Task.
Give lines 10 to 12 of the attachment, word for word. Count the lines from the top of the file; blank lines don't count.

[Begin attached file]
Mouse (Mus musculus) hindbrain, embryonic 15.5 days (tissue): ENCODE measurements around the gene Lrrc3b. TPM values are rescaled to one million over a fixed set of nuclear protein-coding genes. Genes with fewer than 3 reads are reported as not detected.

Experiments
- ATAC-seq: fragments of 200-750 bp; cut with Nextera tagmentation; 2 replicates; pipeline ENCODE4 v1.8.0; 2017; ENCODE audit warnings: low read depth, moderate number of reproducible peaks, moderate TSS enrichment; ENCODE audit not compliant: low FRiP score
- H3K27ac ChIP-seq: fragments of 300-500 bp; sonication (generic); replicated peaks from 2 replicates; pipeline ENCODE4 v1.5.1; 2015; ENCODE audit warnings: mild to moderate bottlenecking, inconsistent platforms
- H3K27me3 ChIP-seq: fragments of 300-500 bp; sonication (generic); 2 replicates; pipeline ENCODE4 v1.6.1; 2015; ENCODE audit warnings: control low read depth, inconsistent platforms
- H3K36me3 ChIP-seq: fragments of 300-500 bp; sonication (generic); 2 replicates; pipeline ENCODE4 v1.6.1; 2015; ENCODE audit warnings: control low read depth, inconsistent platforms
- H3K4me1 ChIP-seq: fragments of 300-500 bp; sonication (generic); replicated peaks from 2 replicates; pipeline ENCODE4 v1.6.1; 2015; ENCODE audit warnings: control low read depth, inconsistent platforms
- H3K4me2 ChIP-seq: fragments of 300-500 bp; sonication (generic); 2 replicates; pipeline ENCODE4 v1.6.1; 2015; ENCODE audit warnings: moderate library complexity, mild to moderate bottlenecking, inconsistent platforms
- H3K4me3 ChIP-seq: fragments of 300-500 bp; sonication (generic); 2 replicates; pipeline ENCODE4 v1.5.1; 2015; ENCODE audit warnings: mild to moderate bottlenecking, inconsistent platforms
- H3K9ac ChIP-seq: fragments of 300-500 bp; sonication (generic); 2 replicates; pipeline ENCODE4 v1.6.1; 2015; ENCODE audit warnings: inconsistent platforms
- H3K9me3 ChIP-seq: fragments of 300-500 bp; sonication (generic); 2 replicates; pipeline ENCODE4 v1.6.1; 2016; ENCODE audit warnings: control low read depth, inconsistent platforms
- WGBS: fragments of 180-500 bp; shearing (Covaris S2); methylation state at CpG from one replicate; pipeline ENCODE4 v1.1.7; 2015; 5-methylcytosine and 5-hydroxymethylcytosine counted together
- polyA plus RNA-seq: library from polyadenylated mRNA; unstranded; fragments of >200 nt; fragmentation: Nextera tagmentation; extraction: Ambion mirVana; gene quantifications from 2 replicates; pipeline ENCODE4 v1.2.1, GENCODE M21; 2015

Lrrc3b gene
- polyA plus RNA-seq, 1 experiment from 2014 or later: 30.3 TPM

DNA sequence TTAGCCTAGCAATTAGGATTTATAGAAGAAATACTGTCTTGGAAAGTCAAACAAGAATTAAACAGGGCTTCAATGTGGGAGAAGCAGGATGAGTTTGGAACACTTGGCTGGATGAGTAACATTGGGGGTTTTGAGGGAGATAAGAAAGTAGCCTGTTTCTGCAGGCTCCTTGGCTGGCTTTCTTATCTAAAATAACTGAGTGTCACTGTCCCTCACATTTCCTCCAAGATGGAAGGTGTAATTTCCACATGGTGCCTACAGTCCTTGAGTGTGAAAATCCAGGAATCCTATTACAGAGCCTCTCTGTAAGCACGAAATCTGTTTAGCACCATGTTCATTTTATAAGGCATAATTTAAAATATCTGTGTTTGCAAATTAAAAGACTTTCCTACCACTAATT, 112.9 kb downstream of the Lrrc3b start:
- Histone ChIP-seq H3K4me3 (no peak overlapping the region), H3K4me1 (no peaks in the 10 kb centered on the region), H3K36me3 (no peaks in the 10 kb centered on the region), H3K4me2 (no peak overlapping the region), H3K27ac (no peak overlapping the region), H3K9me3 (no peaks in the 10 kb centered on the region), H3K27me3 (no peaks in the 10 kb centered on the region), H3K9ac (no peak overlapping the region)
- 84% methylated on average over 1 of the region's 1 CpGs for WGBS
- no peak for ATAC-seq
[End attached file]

- H3K9ac ChIP-seq: fragments of 300-500 bp; sonication (generic); 2 replicates; pipeline ENCODE4 v1.6.1; 2015; ENCODE audit warnings: inconsistent platforms
- H3K9me3 ChIP-seq: fragments of 300-500 bp; sonication (generic); 2 replicates; pipeline ENCODE4 v1.6.1; 2016; ENCODE audit warnings: control low read depth, inconsistent platforms
- WGBS: fragments of 180-500 bp; shearing (Covaris S2); methylation state at CpG from one replicate; pipeline ENCODE4 v1.1.7; 2015; 5-methylcytosine and 5-hydroxymethylcytosine counted together